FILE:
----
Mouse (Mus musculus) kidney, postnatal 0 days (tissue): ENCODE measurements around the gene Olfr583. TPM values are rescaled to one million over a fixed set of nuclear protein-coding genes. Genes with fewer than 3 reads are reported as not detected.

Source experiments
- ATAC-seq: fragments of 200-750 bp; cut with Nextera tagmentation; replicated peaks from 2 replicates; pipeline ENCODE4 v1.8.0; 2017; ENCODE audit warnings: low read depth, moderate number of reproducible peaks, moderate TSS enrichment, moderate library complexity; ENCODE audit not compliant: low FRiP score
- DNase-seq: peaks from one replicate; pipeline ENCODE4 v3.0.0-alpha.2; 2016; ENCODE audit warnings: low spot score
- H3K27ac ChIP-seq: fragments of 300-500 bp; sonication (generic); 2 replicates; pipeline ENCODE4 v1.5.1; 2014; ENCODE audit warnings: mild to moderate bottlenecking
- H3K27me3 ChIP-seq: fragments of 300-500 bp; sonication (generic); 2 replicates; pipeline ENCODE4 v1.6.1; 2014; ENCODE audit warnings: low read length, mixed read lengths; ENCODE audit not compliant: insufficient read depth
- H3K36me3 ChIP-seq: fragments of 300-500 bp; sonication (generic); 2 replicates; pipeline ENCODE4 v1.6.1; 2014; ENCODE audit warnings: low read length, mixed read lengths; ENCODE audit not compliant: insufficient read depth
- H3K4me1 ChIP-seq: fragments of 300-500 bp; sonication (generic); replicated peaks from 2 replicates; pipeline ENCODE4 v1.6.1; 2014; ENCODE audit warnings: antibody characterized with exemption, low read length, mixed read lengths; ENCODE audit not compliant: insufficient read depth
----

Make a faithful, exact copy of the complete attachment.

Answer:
Mouse (Mus musculus) kidney, postnatal 0 days (tissue): ENCODE measurements around the gene Olfr583. TPM values are rescaled to one million over a fixed set of nuclear protein-coding genes. Genes with fewer than 3 reads are reported as not detected.

Source experiments
- ATAC-seq: fragments of 200-750 bp; cut with Nextera tagmentation; replicated peaks from 2 replicates; pipeline ENCODE4 v1.8.0; 2017; ENCODE audit warnings: low read depth, moderate number of reproducible peaks, moderate TSS enrichment, moderate library complexity; ENCODE audit not compliant: low FRiP score
- DNase-seq: peaks from one replicate; pipeline ENCODE4 v3.0.0-alpha.2; 2016; ENCODE audit warnings: low spot score
- H3K27ac ChIP-seq: fragments of 300-500 bp; sonication (generic); 2 replicates; pipeline ENCODE4 v1.5.1; 2014; ENCODE audit warnings: mild to moderate bottlenecking
- H3K27me3 ChIP-seq: fragments of 300-500 bp; sonication (generic); 2 replicates; pipeline ENCODE4 v1.6.1; 2014; ENCODE audit warnings: low read length, mixed read lengths; ENCODE audit not compliant: insufficient read depth
- H3K36me3 ChIP-seq: fragments of 300-500 bp; sonication (generic); 2 replicates; pipeline ENCODE4 v1.6.1; 2014; ENCODE audit warnings: low read length, mixed read lengths; ENCODE audit not compliant: insufficient read depth
- H3K4me1 ChIP-seq: fragments of 300-500 bp; sonication (generic); replicated peaks from 2 replicates; pipeline ENCODE4 v1.6.1; 2014; ENCODE audit warnings: antibody characterized with exemption, low read length, mixed read lengths; ENCODE audit not compliant: insufficient read depth